Celent recently published a report titled CIO Priorities in Capital Markets Infrastructure: Technology Empowers New Models that analyzes technology trends among market infrastructure (MI) providers based on a survey of 20 leading players across the globe. The majority of the MIs in our study have undertaken significant upgrades, core transformations, and legacy modernization in the past five years. A large part of this spending can be attributed to business and regulatory changes. For many MIs this is also accompanied by general stability or improvement in its macro-climate, which some said is critical for undertaking major tech upgrades. They expect the next cycle to occur in four to five years. Therefore, most exchanges expect only incremental growth in their technology spending before then, but no one mentioned reducing spending.
However, we see a shift in spending breakdown between running the business and changing the business, especially with the conclusion of regulatory projects and intensifying focus on new technology adoption. Participants mentioned spending around 5% of their technology budgets on changing the business in the past, but that is likely to go up to 20%–25%, or even 50% in the case of the bigger market infrastructures that can amortize their fixed costs more efficiently.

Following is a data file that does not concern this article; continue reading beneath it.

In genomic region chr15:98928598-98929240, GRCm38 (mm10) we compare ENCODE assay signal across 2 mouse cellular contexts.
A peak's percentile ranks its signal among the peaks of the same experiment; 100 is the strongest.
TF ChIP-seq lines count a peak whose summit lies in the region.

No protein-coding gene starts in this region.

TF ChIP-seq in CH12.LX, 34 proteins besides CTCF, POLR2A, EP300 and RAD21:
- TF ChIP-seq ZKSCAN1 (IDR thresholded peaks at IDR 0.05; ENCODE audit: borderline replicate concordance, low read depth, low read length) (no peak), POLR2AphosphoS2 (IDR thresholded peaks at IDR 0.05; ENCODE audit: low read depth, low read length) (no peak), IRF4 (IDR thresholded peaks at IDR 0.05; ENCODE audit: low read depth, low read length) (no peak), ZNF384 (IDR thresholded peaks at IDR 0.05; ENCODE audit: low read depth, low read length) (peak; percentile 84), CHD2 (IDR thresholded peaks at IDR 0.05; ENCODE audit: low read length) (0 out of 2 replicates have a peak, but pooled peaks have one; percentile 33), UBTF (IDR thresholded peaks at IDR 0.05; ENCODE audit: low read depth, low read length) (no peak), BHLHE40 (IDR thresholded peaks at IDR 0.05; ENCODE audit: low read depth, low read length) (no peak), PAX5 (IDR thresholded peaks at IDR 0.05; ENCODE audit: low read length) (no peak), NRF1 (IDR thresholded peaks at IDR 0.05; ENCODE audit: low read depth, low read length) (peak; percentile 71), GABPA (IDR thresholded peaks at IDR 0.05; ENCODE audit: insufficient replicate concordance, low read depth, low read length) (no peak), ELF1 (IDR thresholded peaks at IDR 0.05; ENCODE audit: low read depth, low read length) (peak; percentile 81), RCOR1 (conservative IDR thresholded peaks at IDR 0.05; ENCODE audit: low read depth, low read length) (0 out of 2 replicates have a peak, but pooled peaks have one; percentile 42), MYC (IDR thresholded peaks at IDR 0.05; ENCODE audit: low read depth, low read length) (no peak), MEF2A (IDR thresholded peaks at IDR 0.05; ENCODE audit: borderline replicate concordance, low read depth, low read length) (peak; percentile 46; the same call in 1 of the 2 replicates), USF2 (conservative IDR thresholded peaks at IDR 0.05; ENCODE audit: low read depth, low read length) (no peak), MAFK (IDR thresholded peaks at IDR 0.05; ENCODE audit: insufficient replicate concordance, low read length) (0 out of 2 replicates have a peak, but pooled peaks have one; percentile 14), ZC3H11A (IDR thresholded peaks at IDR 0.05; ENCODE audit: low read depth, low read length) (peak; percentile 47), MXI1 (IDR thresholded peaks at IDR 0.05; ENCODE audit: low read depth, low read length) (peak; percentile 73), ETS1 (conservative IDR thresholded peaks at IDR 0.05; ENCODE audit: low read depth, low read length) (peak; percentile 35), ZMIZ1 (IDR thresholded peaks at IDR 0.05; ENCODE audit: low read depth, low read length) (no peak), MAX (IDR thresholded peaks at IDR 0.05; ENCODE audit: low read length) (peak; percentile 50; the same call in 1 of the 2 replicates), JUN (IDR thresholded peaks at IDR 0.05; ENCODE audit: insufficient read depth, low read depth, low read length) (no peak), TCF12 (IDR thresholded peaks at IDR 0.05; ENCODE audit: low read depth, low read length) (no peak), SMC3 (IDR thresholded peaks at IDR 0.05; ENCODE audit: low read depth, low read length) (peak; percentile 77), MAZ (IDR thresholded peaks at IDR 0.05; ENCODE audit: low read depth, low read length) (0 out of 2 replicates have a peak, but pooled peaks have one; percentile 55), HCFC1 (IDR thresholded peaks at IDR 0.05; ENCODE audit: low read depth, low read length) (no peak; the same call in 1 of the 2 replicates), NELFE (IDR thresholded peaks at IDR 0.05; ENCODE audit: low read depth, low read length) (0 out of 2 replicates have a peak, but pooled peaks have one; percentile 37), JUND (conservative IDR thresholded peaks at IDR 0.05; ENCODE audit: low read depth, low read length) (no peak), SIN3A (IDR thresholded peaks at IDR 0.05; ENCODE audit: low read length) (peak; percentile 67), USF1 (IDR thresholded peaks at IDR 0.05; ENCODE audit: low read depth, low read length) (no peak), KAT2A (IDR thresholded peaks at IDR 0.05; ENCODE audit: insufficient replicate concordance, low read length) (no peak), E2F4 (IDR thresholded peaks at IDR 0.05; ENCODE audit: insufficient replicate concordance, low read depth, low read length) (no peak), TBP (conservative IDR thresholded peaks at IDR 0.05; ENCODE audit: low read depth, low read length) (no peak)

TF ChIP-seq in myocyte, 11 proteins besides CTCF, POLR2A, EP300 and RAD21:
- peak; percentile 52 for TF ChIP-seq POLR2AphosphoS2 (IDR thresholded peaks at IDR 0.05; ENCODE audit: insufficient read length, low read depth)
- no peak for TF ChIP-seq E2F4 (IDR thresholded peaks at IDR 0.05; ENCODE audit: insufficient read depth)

Growing Interest in Technology Innovation
Leading MIs are approaching new investments with the aim of further reducing operational costs through process efficiencies, optimization, cheaper hardware, and even offshoring or young-shoring. Some are also developing new business solutions and delivery models that can generate additional revenue. Specifically, a lot of experimentation is going on in the areas of cloud adoption, data lake usage, machine learning for building analytics tools, etc. From a functional standpoint, the main areas of new investments are in trade analytics, clearing, risk management and post-trade services, which are seeing significant new investments. Specific initiatives include sentiment analysis on retail investor behavior, automated research aggregation, distribution of broker-neutral research, transaction cost analytics in non-equity asset classes, transaction reporting, cross margining solution, triparty collateral management solution, and reconciliation of OTC trades, securities, fees and commissions, and so on.
Most MIs have historically developed the absolute core in-house. While some leading players still do that, it is becoming very costly for smaller players to adhere to international standards and continuously upgrade as per regulatory changes. Even leading players are now more open to buy core platforms from third party providers and undertake significant customization with in-house resources. Especially when old platforms come close to the end of their lifecycle, or new asset class support is developed, leading players prefer the buy-and-customize approach over reinventing the wheel. MIs across the world prefer to work with international vendors because their solutions are recognized and accepted by market participants and regulators in other countries, and are also compliant with the latest standards and practices.